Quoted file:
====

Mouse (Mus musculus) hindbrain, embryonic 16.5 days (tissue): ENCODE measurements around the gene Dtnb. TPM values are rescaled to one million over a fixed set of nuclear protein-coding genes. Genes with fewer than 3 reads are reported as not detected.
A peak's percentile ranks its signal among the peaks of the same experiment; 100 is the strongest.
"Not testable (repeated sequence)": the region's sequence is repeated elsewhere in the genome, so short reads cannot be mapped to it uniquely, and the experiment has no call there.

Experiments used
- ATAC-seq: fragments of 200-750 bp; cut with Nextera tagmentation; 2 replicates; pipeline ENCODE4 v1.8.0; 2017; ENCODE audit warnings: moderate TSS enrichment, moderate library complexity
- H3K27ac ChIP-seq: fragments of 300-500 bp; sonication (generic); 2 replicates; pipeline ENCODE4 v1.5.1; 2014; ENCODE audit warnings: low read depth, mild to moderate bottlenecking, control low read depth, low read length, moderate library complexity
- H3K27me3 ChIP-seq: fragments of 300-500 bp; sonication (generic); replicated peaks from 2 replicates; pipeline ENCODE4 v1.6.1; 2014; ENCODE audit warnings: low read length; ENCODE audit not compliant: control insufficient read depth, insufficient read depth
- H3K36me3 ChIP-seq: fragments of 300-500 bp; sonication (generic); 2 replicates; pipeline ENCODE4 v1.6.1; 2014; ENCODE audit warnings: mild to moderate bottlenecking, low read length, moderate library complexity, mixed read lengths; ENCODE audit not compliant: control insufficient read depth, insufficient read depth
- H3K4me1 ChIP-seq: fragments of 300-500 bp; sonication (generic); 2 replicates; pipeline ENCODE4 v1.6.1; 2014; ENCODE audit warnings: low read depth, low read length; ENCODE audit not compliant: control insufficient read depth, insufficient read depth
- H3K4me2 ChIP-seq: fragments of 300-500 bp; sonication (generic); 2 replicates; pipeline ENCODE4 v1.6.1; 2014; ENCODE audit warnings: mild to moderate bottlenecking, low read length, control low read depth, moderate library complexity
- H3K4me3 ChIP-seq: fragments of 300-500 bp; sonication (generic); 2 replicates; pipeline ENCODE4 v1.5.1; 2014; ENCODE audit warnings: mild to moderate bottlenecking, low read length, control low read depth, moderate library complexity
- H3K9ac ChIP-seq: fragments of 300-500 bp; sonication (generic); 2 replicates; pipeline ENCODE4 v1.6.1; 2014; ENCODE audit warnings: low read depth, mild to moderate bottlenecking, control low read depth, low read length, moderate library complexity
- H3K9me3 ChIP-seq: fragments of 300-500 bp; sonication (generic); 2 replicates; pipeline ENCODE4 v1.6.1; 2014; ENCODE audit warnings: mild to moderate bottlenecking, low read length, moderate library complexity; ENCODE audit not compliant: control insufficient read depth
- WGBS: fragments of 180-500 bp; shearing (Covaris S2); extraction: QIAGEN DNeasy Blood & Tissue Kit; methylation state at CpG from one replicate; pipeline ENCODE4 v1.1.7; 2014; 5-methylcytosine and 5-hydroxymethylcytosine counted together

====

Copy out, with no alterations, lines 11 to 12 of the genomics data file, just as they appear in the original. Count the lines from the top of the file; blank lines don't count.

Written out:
- H3K4me3 ChIP-seq: fragments of 300-500 bp; sonication (generic); 2 replicates; pipeline ENCODE4 v1.5.1; 2014; ENCODE audit warnings: mild to moderate bottlenecking, low read length, control low read depth, moderate library complexity
- H3K9ac ChIP-seq: fragments of 300-500 bp; sonication (generic); 2 replicates; pipeline ENCODE4 v1.6.1; 2014; ENCODE audit warnings: low read depth, mild to moderate bottlenecking, control low read depth, low read length, moderate library complexity